Quality-filtered variants (QUAL score >20) with minimum coverage >10× were carried forward for filtering and candidate selection. A stringent filtering approach was used to prioritize rare pathogenic variants likely representing candidates worthy of functional validation. We only considered variants with minor allele frequency MAF < 0.01 in ExAC (version 0.3) since high-risk rare variants with large effect sizes tend to aggregate in families. All functional rare variants, including nonsynonymous SNVs, frameshift, and non-frameshift indels, stop-gain/loss and splice-site SNVs or indels were considered. Rare functional variants that were identified only in the control individuals but were absent in one or more of the affected individuals of the family were removed. Deleteriousness prediction was carried out using a set of prediction tools, including CADD16, PolyPhen-2 (ref. 66), SIFT67, LRT68, Mutation Taster69, FATHMM70, PROVEAN71, and MetaSVM and MetaLR72. Benign variants were filtered out using the mutation significance cut‐off (MSC) tool, a gene‐level‐specific cut‐off for CADD/PolyPhen-2/SIFT scores as described previously73,74. Variants in genes with high brain expression in the GTEx Portal75 were prioritized. The SmallPedigree-WGS module of the Canvas program (version 126.96.36.1993) (https://academic.oup.com/bioinformatics/article/32/15/2375/1743834) was applied to the WGS data of two families separately to detect CNVs.
Commercially available M13-tailed primer pairs (Table 1; Thermo Fisher Scientific) were used for the amplification of candidate genomic regions. The genomic segment covering the position of p.L444P variant in GBA1 (rs421016 position) was amplified using forward (TGGGTGCGTAACTTTGTCGACAG) and reverse (CCACAGCAGGATCCTTGATGGTAA) primers, as described previously76. The genomic segment covering a novel stop-gain variant in the ABCA7 gene (corresponding to p.Q1062X) was amplified using M13-tailed forward (TACTACCTGACGCTGGTGAAGG) and reverse (AGTTAAGGCACAGCCACCCCACTG) primers (M13 sequence not shown). Thermocycling conditions used were as follows: 3 min at 94 °C, 30 cycles of 94 °C for 30 s, 60 °C for 30 s, and 72 °C for 45 s, and a final extension for 5 min at 72 °C. PCR products were resolved on 1.5% agarose gel and purified using the MinElute Gel Extraction Kit (Qiagen, Germany). Bidirectional Sanger sequencing was performed at StarSEQ GmbH, Mainz, Germany.
In silico analysis and protein structure predictions
Online tools PROSITE My Domains77, ClustalOmega78, and Jalview79 were used for drawing protein domain features, sequence alignment, and visualization, respectively. N-glycosylation sites were predicted using the GlycoEP and NetNGlyc web-servers80,81. Analysis of post-translational modification sites was performed with the Eukaryotic Linear Motif web-server82. Three-dimensional structure of human PSAP protein (Uniprot ID: P07602) was predicted using the I-TASSER web-server83. The ModLoop web-server84 was used to repair broken peptide bonds. Previously, Sun et al.85 showed that Cathepsin D (CTSD) specific sites are leucine rich. Based on this observation, we scanned the PSAP sequence, which predicted residues 176–179 (LLL) in the intersaposin region A–B of the PSAP as a potential CTSD-specific site. The three-dimensional structure of the human DNAJB6 homodimer was described previously by Söderberg et al.19 and was kindly provided by Professor Cecilia Emanuelsson (Lund University, Sweden). Figures of the PSAP and DNAJB6 structures were generated with PyMOL Molecular Graphics System (version 1.8).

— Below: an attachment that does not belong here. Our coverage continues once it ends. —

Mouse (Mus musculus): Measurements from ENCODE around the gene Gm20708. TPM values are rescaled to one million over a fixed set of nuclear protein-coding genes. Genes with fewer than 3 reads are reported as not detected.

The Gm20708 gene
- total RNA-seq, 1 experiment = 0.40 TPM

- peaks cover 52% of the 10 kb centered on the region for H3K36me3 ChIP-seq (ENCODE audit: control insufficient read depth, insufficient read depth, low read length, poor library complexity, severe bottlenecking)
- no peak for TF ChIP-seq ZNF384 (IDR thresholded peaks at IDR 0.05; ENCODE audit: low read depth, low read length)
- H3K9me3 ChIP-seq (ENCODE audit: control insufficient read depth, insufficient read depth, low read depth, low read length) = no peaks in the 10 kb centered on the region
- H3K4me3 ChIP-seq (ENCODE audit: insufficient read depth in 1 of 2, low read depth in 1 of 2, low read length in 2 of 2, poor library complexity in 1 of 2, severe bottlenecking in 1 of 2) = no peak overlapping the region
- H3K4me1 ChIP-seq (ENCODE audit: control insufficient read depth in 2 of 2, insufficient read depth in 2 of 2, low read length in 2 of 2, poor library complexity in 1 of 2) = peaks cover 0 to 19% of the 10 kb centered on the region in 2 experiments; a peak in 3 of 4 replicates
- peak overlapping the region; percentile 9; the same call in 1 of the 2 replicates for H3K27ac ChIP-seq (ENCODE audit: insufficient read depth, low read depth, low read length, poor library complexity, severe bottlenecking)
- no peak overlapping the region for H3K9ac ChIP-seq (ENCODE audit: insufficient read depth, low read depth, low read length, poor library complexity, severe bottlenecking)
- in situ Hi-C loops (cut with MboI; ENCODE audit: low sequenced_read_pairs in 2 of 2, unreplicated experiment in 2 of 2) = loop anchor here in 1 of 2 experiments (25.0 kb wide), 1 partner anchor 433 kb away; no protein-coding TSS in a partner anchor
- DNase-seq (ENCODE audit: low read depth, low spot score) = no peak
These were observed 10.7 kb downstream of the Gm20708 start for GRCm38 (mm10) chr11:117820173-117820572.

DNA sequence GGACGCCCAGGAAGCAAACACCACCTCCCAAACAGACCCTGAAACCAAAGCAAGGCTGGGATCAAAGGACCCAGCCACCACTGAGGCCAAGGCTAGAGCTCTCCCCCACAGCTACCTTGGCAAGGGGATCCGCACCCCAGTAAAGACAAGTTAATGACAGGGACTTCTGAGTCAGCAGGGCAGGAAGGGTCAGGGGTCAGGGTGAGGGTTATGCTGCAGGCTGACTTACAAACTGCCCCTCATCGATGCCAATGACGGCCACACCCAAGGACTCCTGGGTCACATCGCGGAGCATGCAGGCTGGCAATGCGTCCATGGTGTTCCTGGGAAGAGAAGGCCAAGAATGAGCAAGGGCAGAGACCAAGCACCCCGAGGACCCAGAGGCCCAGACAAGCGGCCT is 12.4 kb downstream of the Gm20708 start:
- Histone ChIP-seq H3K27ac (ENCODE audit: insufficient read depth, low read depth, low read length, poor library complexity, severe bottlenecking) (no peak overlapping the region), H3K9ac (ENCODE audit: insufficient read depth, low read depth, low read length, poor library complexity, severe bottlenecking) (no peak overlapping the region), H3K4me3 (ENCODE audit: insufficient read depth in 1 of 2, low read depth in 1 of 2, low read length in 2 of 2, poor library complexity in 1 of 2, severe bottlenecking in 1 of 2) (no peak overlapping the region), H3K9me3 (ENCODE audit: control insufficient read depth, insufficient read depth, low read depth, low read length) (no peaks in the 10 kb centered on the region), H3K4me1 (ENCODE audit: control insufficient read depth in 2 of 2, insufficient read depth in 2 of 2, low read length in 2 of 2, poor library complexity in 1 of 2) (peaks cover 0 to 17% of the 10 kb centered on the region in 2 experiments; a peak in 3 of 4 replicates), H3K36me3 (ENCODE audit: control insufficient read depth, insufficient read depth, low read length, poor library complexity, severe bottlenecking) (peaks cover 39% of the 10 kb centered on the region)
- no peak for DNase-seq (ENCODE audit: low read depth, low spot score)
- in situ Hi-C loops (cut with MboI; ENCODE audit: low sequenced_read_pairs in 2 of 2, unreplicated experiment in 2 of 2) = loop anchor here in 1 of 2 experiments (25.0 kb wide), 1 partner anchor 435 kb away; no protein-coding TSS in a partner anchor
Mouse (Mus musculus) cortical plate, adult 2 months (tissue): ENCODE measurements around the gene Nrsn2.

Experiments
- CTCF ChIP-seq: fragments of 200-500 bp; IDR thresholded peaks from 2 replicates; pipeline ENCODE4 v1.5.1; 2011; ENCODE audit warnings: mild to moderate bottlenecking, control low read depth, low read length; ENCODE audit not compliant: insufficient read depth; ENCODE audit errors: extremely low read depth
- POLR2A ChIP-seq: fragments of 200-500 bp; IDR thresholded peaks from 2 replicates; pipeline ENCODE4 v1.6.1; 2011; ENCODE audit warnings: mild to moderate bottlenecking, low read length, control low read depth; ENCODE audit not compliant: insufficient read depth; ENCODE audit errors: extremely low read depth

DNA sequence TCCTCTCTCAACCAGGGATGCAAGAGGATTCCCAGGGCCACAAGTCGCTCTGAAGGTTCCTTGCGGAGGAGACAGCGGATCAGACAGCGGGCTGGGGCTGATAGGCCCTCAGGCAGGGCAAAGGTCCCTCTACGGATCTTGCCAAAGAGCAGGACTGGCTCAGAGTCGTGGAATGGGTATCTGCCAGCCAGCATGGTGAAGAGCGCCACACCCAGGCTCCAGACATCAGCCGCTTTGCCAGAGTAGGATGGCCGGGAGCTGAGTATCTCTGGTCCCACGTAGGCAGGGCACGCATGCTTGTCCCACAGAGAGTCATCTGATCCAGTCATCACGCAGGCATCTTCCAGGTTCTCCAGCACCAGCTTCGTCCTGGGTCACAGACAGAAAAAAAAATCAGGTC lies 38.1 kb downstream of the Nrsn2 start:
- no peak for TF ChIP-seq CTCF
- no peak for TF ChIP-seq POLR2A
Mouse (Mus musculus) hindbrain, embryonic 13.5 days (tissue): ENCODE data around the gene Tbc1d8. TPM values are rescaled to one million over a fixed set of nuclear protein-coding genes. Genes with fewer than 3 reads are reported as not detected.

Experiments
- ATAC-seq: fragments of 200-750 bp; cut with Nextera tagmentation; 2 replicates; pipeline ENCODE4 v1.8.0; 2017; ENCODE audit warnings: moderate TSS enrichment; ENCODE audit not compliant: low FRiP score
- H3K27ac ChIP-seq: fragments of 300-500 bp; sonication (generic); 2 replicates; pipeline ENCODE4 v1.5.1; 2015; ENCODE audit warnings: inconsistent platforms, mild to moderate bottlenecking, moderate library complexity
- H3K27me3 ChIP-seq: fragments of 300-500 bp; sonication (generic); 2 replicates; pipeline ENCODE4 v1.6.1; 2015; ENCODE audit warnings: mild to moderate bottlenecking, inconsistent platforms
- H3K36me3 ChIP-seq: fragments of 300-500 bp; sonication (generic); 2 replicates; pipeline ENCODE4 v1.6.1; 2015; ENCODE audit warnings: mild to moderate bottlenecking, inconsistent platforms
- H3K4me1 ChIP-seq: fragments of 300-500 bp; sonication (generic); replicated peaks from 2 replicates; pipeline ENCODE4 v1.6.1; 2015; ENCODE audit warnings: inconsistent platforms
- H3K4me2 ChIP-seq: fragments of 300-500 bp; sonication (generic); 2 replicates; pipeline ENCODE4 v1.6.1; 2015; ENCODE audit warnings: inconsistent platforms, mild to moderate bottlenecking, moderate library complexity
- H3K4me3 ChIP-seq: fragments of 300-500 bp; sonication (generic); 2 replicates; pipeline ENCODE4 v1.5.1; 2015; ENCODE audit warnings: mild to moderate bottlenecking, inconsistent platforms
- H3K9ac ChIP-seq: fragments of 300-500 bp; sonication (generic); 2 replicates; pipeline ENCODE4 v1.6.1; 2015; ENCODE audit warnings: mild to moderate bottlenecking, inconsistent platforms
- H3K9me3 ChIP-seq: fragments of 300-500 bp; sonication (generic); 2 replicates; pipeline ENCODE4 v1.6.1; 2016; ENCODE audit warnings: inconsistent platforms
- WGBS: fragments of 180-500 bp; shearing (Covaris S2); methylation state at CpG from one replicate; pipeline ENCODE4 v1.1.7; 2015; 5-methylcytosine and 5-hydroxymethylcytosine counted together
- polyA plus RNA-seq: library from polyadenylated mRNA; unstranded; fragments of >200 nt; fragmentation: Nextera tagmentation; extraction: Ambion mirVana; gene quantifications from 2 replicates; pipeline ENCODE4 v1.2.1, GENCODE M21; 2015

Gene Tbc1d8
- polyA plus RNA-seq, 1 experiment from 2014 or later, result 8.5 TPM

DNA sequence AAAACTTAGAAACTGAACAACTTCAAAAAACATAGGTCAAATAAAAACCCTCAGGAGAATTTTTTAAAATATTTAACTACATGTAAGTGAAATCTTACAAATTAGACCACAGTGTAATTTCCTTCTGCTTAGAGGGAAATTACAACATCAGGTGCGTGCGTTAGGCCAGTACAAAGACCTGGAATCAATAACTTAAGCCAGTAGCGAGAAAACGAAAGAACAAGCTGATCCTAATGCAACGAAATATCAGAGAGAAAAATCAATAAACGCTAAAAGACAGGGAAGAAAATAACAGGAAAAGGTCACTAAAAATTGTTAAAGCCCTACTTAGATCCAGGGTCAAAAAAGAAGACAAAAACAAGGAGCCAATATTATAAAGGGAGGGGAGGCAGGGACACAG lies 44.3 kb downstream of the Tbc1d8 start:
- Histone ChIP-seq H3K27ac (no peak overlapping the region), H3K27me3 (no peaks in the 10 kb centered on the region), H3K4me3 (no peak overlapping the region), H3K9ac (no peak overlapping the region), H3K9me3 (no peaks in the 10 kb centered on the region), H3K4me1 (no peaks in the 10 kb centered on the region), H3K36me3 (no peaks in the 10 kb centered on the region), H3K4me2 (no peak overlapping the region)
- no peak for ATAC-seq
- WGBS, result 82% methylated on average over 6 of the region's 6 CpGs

Plasmids, cell culture, and transfection
Full-length cDNA encoding wild-type human PSAP cloned in pCMV3 with a C-terminal Flag tag was obtained from Sino Biological (HG16224-CF) and subcloned into pEGFP-N1 with HindIII and AgeI to obtain pEGFP-N1-PSAP (WT) plasmid. A fragment of PSAP cDNA encoding PSAP amino acid residues 1–320 encoding N157S variant was synthesized via GeneArt synthesis (Thermo Fisher Scientific) and inserted in pEGFP-N1-PSAP (WT) via HindIII and EcoRI, replacing the corresponding wild-type sequence to generate the pEGFP-N1-PSAP (N157S) plasmid. PSAP cDNA sequences encoding the wild type and the p.N157S variant were similarly cloned in pmCherry-N1. The cDNA sequence encoding human Cathepsin D (CTSD) was amplified from a human brain cDNA library and inserted into pmCherry-N1 using HindIII and AgeI restriction sites. The pcDNA3.1 plasmid-expressing wild-type DNAJB6 as a fluorescent fusion protein was previously published86 and was kindly provided by Professor Conrad Chris Weihl (Washington University School of Medicine). A wild-type DNAJB6 cDNA clone was modified by PCR to introduce the c.A577G/p.T193A variant in the coding sequence using the following primers: CAAATCGATATCAGCTTCAAC (forward primer; variant position is underlined) and CAACAGATGGCTGGCAACTAG (reverse primer). An alpha-synuclein-dsRed aggregation reporter cell line lacking endogenous DNAJB6 (ref. 21) was kindly provided by Dr. Cristian Hansen, Lund University, Sweden. A bicistronic plasmid encoding aggregation-prone alpha-synuclein (A53T) cDNA tagged with PDZ-binding motif (HSTTRV) of neuroligin-1 and PDZ1 domain of synaptic scaffolding molecule (S-SCAM) fused to mCherry has previously been described87 and was kindly provided by Professor Björn H. Falkenburger (University Hospital Carl Gustav Carus at the Dresden University of Technology, Germany). This plasmid was modified to replace mCherry with the EGFP coding sequence. A plasmid encoding Lamp1-mTurquoise2 was obtained from Addgene (Plasmid # 98828). Sanger sequencing verified the sequence integrity of all the above-mentioned plasmids.